The Rambam wrote a unique halacha (Melachim 5,10): “Great Rabbis would kiss the ground of Eretz Yisrael, and kiss its stones as well as roll in its dust as it states: because your slaves wanted its stones and begged for its dust.” At first glance one would ask how could the Rambam write about such actions and deeds in a book devoted to halacha? Which halacha that we learn from our rabbis would involve kissing the earth and hugging the stones of the Land of Israel? Wouldn’t it be more appropriate to write about these actions in books of ethics rather than halacha? Indeed this is a great halacha to learn: It is not enough to live in Eretz Yisrael, one should also love the good and holy Land.

At the end of Ketubot (112,a) it is written that when Rabbi Chanina was traveling in Eretz Yisrael and would see a obstructions in his path he would remove it. Rashi explains that he would do this in the different areas of the city because of his great love for Eretz Yisrael, as he didn’t want anyone to think or speak badly about the roads or the places where the obstructions were located.
It is also told that in order to prevent complaints about Israel, Rabbi Ami and Rabbi Assi would be extremely cautious as to where they sat their students. In the cool morning hours they would sit them in the sun and in the warm afternoon hours they would sit them in the shade. Their students were comfortable and, therefore, did not think badly about the Land or its climate.
It is also Am Yisrael’s responsibility not only to love the Land, but also to praise it, to enjoy its scenery, to decorate it with flowers and trees, to keep it clean, to fix its highways, and to build comfortable and nice looking homes. As a result, the mitzvah of settling the land will be performed, as more Jews will desire to live in Israel and less will leave it for other countries.
The spies sinned when they spoke badly about Eretz Yisrael, claiming that it is (Bamidbar 13,32) “A land that eats its residents,” thereby causing the Jews who were in the desert to despise it. They also sinned by declaring that Am Yisrael did not have enough strength to conquer the Land, thus weakening the hearts of the rest of the nation.

The greatness of Eretz Yisrael is evident in the mere fact that it is a sin to speak lashon harah (speaking badly about another) about the Land. The prohibition of speaking lashon harah is basically limited to people for the prevention of causing them hardships, troubles or bad feelings. There is no concept of speaking lashon harah about physical objects such as rocks. However, lashon harah isconsidered a sin in regards to the Land of Israel, for it causes a delay in the revelation of Hashem in this world. Hashem only reveals himself by way of the holy Land of Israel. It follows that the punishment for speaking badly about Israel is unusually stringent, to the extent that even a generation that received the Torah at Mount Sinai could not escape the punishment to die in the desert and not enter the Land which they had slandered.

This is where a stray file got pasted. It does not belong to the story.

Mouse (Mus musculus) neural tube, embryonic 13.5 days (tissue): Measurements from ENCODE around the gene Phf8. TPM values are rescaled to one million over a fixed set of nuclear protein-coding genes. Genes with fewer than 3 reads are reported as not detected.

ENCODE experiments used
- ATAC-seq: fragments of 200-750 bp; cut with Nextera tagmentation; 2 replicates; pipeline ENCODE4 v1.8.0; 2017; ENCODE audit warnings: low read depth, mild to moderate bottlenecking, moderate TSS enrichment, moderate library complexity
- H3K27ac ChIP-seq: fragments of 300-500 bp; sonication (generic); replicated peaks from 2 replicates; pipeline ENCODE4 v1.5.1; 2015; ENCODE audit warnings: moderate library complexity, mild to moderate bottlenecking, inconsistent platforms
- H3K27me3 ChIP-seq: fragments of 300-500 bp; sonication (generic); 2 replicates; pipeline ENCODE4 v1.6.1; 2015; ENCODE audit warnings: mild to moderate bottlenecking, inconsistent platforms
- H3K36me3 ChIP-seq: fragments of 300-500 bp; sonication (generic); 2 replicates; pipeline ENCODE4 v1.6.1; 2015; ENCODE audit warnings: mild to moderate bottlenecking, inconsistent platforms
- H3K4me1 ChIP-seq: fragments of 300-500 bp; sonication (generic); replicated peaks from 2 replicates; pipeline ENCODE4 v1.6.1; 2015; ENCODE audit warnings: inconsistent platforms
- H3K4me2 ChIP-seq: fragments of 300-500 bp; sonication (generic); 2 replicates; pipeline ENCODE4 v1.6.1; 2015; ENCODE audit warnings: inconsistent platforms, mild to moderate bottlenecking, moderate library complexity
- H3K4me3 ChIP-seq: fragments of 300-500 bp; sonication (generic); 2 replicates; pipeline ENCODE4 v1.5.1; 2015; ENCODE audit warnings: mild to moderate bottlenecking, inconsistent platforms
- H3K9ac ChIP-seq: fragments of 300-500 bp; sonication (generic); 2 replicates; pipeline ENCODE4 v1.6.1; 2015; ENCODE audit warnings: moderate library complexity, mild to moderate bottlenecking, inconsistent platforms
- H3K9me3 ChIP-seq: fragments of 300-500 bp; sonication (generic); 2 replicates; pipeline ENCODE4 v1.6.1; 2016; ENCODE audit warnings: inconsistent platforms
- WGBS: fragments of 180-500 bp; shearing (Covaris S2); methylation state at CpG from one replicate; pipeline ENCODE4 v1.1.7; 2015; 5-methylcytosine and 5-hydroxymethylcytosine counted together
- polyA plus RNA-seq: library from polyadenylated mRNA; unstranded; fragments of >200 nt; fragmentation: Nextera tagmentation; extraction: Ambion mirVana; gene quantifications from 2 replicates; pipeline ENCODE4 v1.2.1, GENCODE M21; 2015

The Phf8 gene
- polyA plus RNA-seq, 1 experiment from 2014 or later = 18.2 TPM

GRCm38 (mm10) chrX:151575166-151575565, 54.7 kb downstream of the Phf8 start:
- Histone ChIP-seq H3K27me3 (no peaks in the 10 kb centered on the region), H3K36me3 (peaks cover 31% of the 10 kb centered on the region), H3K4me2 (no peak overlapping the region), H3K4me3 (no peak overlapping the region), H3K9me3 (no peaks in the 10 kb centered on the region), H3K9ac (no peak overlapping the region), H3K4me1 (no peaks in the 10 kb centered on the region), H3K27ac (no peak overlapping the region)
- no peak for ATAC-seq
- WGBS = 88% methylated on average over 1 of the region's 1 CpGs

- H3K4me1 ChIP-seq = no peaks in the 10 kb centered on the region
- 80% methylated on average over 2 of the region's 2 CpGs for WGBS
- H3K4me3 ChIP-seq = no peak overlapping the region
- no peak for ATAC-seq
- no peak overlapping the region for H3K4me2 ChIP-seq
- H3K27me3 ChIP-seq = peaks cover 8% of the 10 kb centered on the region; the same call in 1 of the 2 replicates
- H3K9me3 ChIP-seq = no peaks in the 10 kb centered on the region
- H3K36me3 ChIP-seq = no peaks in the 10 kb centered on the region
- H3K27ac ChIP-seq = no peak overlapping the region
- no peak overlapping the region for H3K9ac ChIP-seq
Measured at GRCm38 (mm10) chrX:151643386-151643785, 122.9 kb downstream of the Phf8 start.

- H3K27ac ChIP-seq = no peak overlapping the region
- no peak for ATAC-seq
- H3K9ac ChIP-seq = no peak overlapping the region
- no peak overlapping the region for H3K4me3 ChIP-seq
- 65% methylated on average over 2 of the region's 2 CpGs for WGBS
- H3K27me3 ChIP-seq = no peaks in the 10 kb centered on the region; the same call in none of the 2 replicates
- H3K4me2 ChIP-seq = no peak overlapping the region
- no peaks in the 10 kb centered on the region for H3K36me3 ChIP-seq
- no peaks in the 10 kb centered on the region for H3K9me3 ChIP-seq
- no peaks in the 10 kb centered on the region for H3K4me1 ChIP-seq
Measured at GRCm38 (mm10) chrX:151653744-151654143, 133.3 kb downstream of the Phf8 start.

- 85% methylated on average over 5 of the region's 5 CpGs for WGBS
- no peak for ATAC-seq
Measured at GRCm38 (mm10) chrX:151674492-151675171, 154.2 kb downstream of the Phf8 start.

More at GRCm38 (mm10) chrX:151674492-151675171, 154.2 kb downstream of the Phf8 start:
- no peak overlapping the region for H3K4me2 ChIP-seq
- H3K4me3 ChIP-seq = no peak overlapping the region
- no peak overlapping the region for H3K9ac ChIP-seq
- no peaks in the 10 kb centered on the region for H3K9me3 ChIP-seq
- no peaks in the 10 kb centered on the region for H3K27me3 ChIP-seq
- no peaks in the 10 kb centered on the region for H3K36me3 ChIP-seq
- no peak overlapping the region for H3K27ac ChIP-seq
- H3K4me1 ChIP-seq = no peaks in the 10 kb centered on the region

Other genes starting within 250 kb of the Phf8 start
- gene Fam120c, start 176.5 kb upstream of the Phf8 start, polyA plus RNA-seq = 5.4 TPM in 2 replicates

The generations following that of the spies are obligated to rectify the spies’ sins, to praise Eretz Yisrael and to thank Hashem for giving us the Land as a precious gift. This especially applies to our generation in which millions of Jews have merited to settle the Land and raise their families in Israel-something even previous generations of righteous people did not merit. Therefore it is doubly important to continuously repeat the words of Yehoshua and Calev (Bmidbar 14,7) “The Land is exceedingly good” and the words of Calev (Bmidbar 13,30) “Let us go up at once; for we are well able to overcome it.”

9 – Honoring One’s Parents and Dwelling in the Land
What is the law pertaining to a situation when a child wishes to make aliyah (to live in Israel) but his parent’s are against him doing so? Does the child have to abide by his parents wishes in an effort to perform the mitzvah of honoring ones father and mother, or does the mitzvah of settling the Land of Israel over ride that? First, it is necessary to clarify that there is no mitzvah of honoring one’s parents if it does goes against another mitzvah that is derived from the Torah or even one that is derived from the wise rabbis. It is forbidden to transgress a mitzvah from the Torah even if parents tell their child to do so. The child also has the mitzvah of honoring Hashem and fulfilling His Torah (Shulchan Aruch yoreh daya 240,14).

It is clear, therefore, that one is permitted to settle in the Land of Israel even if it is against one’s parents’ wishes, especially because the mitzvah of settling Eretz Yisrael is considered by the wise sages to be equal to all the mitzvot. (Mahram from Rotenberg, HaMabit, see Petchai Tshuva). This rule also applies to one who wants to live in a settlement town in Judah, Samaria or Gaza for the purpose of strengthening Jewish control over the Land. Although his parents may be worried and demand that he leaves the settlement, he is not required to do so because he is fulfilling the Torah mitzvah of settling the Land.

10 – A Disagreement Between a Couple